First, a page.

Authors: Charlene Andraos, Kobus Dekker, and Mary Gulumian

Source: Clean- Soil, Air, Water 2018, 1800103; DOI: 10.1002/clen.201800103

Summary: Gold mine tailings storage facilities (TSFs) contribute largely to high dust levels in the Gauteng and North-West provinces, South Africa, and are seen as a public health concern. Currently, the South African National Ambient Air Quality Standard for PM10 is 75 μgm_3 (24 h) and no limits have yet been set for respirable PM4 levels.
This study investigates the ambient PM10 levels close to three TSFs as well as respirable PM4 levels of school learners at various distances from five TSFs during the dry and wet season. The results show that the ambient PM10 levels exceeded the current limit to a large degree between three and five times during the sampling period at the three TSFs studied. Analysis of wind speed, direction, and frequency show that emissions from two of the three TSFs could have been a possible dust source contributing to some of these exceedances.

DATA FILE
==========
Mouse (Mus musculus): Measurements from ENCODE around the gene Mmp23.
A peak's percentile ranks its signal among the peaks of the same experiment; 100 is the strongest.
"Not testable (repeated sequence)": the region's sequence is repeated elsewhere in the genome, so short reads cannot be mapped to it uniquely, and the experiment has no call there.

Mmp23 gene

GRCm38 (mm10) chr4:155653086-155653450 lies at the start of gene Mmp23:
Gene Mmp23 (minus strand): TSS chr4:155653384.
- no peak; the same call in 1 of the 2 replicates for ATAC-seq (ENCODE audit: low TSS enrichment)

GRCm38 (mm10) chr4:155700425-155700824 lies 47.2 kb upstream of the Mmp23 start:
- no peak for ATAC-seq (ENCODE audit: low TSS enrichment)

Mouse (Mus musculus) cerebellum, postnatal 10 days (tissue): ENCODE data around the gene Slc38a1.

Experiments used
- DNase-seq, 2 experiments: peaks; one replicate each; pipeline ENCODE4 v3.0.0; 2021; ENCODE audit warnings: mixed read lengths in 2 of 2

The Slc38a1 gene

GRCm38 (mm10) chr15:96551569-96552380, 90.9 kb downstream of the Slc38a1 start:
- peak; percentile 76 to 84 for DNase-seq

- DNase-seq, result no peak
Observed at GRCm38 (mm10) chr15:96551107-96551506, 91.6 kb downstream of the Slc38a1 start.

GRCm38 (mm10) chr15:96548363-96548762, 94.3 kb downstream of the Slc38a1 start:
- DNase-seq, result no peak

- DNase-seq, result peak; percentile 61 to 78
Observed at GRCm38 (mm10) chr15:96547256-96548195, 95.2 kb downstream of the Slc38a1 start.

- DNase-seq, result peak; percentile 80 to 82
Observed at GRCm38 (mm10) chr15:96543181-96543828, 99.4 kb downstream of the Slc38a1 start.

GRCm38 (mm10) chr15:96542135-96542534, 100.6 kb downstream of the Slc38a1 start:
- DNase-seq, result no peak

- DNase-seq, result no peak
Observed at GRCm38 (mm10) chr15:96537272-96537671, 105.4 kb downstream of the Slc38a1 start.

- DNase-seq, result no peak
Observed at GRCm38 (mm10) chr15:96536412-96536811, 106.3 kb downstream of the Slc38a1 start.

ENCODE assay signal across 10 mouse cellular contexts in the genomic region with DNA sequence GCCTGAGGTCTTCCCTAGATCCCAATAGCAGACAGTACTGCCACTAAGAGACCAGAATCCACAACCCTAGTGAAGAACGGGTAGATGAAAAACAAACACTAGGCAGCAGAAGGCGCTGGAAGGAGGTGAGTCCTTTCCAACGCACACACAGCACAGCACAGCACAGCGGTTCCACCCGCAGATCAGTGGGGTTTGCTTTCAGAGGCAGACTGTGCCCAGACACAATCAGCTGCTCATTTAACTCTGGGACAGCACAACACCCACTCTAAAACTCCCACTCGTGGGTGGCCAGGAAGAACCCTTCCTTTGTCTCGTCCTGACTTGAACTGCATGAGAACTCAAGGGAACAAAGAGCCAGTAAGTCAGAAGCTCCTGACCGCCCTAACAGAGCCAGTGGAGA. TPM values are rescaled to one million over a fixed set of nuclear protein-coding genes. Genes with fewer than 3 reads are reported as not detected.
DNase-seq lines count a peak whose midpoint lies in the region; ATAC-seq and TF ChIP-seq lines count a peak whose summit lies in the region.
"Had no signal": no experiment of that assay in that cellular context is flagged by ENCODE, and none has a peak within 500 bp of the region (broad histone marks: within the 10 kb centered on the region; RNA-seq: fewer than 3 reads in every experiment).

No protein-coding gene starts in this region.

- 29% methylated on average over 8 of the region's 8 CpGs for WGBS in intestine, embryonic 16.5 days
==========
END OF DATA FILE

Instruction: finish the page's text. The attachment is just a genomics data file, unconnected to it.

The respirable PM4 levels ranged from 10–130 μgm_3 (wet season) to 3–173 μgm_3 (dry season). For two TSFs studied, sampling sites close to the TSFs showed significantly higher PM4 levels compared to those further away, which was, however, likely not the result of TSF emissions but rather from other dust-generating sources. Overall, these results reveal high PM10 levels in surrounding communities, which should be monitored and investigated further.